A good repute can be bad for business, according to new investigate from a University of Georgia.
For rarely regarded companies, open venerate comes with advantages such as employing improved talent and charging aloft prices. But it also brings expectations that are scarcely unfit to meet, says Mike Pfarrer, associate highbrow of government during UGA’s Terry College of Business.
“As most as people like to contend that a batch marketplace is blind to unjust behavior, since it’s run by humans there are a lot of tellurian biases baked into it-and we unprotected one,” Pfarrer said. “Reputation is inherently a psychological construct. So, if we do a lot of good over a duration of time, people start to design some-more from you. If we keep delivering a same aged thing, even if it’s a good product, a marketplace might not prerogative we for it.”
Pfarrer and colleagues looked into how expectations impact firms with good reputations. Specifically, they complicated how companies on Fortune’s “Most Admired Companies” list differed from others in their partnership and merger behaviors.
The research, published in Strategic Management Journal, found that, in contrariety to other businesses, high-reputation companies make about twice as many acquisitions-and those purchases tend to be reduction associated to a company’s expertise. And, notwithstanding their prestige, a marketplace penalizes them for it by lowered batch value.
“We looked during about 1,400 firms over scarcely 20 years and found that high-reputation firms take bigger risks in sequence to accommodate or surpass a expectations that investors put on them,” Pfarrer said. “Think of a association like Google. We’ve seen it grow adult in a lifetimes and start appropriation other firms like YouTube. At first, organic expansion is good adequate for investors. But, eventually, to prove a ever-upward expansion that a marketplace demands, they have to start shopping other companies since they can’t accommodate expectations organically anymore.”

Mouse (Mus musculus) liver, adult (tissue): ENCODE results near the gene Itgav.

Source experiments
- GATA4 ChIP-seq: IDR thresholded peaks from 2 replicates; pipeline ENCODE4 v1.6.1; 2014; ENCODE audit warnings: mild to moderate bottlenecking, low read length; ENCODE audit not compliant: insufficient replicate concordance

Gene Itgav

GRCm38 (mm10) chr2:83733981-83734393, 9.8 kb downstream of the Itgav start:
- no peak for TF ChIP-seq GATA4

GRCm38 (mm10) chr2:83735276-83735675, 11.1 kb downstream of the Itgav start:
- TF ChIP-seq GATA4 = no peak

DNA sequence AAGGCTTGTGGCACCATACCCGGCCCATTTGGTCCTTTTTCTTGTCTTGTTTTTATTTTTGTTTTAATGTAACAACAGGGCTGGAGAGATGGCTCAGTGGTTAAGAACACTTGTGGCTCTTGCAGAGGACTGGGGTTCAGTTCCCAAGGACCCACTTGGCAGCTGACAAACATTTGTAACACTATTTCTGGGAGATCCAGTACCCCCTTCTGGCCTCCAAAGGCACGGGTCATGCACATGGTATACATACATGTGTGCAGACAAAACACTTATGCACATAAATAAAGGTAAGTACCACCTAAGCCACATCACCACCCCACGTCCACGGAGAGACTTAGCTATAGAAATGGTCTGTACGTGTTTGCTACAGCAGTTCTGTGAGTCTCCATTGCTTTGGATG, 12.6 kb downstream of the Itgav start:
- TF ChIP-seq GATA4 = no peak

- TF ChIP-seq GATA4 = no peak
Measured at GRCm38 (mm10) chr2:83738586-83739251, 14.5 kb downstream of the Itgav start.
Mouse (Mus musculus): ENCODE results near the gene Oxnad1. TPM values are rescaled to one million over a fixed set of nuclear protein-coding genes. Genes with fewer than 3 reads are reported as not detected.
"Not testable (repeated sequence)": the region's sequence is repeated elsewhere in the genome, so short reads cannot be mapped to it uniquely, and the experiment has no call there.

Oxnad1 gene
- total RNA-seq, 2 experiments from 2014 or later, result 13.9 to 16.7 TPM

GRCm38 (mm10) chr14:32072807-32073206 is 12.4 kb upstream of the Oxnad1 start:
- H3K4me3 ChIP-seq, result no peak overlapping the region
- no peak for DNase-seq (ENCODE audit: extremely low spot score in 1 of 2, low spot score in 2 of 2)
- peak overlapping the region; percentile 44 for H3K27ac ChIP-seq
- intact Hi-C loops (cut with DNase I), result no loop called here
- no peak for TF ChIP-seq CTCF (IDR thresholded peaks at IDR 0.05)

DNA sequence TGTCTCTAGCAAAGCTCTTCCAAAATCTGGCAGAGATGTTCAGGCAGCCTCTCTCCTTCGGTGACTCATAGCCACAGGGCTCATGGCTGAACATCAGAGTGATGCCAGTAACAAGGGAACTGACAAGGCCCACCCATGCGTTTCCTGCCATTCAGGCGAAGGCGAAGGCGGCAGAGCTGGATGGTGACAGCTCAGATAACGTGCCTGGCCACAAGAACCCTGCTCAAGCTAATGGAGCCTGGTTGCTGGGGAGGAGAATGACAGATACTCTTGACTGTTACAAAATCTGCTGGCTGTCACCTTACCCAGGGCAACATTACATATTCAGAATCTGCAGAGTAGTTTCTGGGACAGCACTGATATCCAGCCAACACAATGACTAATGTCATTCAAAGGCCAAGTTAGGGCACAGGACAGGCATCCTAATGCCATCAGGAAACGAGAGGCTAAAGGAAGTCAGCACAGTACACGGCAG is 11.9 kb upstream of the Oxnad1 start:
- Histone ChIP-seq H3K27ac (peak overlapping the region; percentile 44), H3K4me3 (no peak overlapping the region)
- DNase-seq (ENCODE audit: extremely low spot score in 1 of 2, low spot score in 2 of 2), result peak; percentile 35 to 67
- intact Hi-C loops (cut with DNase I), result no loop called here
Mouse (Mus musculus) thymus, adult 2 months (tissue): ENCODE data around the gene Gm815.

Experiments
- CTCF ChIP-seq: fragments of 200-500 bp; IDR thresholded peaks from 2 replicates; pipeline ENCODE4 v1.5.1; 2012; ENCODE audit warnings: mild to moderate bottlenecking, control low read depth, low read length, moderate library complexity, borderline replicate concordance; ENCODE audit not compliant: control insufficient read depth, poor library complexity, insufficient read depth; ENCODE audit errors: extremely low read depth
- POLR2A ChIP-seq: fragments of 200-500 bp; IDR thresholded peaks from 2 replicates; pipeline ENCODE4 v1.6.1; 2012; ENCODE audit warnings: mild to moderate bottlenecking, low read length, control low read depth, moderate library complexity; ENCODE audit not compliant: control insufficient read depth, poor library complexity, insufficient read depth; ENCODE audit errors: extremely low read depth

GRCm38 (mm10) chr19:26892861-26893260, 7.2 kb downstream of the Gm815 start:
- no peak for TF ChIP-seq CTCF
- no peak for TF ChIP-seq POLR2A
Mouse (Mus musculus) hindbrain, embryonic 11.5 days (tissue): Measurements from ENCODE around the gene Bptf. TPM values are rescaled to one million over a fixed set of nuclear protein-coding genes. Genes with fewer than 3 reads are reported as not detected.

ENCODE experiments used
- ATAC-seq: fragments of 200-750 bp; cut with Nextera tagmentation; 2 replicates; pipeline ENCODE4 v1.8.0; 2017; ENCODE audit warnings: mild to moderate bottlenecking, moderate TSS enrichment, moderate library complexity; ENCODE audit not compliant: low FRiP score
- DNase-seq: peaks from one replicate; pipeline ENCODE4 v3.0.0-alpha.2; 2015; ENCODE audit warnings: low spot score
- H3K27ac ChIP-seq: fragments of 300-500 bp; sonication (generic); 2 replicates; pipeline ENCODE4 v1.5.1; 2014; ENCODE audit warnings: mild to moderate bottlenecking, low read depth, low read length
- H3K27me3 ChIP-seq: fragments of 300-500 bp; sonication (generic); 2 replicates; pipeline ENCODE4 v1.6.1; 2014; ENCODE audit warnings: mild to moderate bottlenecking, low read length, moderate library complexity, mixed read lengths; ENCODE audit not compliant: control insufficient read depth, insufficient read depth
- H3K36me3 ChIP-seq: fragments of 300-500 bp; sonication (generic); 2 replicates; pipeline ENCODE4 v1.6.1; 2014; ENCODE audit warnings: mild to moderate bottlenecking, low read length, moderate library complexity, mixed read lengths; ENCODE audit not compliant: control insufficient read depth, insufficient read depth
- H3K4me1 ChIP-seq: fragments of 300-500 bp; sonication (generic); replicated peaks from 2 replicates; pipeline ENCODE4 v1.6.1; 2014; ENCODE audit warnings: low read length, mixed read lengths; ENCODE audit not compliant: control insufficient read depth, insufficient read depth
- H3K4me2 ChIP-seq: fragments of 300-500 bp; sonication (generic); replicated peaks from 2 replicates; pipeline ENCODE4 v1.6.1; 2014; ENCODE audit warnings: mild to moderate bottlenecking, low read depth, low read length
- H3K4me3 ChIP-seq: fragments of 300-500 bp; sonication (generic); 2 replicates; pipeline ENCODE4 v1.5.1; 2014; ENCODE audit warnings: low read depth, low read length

Acquisitions are unsure endeavors, generally when a business is outward a company’s expertise, Pfarrer said. So, even yet businesses feel forced to make acquisitions in sequence to keep their reputations, investors conflict to these moves with trepidation.
“When Microsoft bought Skype, a marketplace reacted by asking, ‘What are we doing?’ But a existence is that Microsoft substantially had a lot of good reasons for doing it,” Pfarrer said. “It’s easy to collect on these companies, though we have to assume that firms that have been around a prolonged time with billion-dollar marketplace caps are not inherently dumb.”
Even when investors take this believe into account, their function is doubtful to change, Pfarrer said.
“We all have these behaviors and emotions hard-wired into us. It’s only how we are,” Pfarrer said. “We used to consider that they done us irrational, though now we know that it’s not unequivocally irrational. It’s tellurian nature. The doctrine for managers might be to consider twice about creation unsure acquisitions to accommodate expectations since a marketplace is going to reprove we for it anyway.”
The paper, “High-Reputation Firms and their Differential Acquisition Behaviors,” was co-authored by Jerayr J. Haleblian of a University of California-Riverside and Jason T. Kiley of Oklahoma State University.
Source: University of Georgia
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